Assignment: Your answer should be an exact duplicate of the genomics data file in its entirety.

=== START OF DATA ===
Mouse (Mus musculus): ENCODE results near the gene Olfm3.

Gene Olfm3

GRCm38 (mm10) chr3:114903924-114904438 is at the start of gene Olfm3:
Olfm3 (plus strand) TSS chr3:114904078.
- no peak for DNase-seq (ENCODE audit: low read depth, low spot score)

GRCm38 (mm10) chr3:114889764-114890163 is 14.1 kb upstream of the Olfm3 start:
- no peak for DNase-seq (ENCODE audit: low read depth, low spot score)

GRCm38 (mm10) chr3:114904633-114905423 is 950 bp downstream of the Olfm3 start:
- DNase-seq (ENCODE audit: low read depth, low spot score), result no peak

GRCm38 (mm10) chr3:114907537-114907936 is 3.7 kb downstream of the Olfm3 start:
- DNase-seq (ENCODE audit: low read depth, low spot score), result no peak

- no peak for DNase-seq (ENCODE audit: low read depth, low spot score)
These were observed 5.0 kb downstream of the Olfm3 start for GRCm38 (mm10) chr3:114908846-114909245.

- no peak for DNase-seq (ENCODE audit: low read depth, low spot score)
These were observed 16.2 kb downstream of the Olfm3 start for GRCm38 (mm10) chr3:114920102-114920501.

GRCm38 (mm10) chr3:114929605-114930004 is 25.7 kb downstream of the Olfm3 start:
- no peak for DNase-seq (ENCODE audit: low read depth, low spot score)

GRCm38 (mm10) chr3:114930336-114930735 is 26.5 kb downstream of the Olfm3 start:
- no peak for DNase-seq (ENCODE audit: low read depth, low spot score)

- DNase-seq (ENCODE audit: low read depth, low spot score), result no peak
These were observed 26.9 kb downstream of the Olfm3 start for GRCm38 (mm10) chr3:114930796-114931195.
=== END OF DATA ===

Mouse (Mus musculus): ENCODE results near the gene Olfm3.

Gene Olfm3

GRCm38 (mm10) chr3:114903924-114904438 is at the start of gene Olfm3:
Olfm3 (plus strand) TSS chr3:114904078.
- no peak for DNase-seq (ENCODE audit: low read depth, low spot score)

GRCm38 (mm10) chr3:114889764-114890163 is 14.1 kb upstream of the Olfm3 start:
- no peak for DNase-seq (ENCODE audit: low read depth, low spot score)

GRCm38 (mm10) chr3:114904633-114905423 is 950 bp downstream of the Olfm3 start:
- DNase-seq (ENCODE audit: low read depth, low spot score), result no peak

GRCm38 (mm10) chr3:114907537-114907936 is 3.7 kb downstream of the Olfm3 start:
- DNase-seq (ENCODE audit: low read depth, low spot score), result no peak

- no peak for DNase-seq (ENCODE audit: low read depth, low spot score)
These were observed 5.0 kb downstream of the Olfm3 start for GRCm38 (mm10) chr3:114908846-114909245.

- no peak for DNase-seq (ENCODE audit: low read depth, low spot score)
These were observed 16.2 kb downstream of the Olfm3 start for GRCm38 (mm10) chr3:114920102-114920501.

GRCm38 (mm10) chr3:114929605-114930004 is 25.7 kb downstream of the Olfm3 start:
- no peak for DNase-seq (ENCODE audit: low read depth, low spot score)

GRCm38 (mm10) chr3:114930336-114930735 is 26.5 kb downstream of the Olfm3 start:
- no peak for DNase-seq (ENCODE audit: low read depth, low spot score)

- DNase-seq (ENCODE audit: low read depth, low spot score), result no peak
These were observed 26.9 kb downstream of the Olfm3 start for GRCm38 (mm10) chr3:114930796-114931195.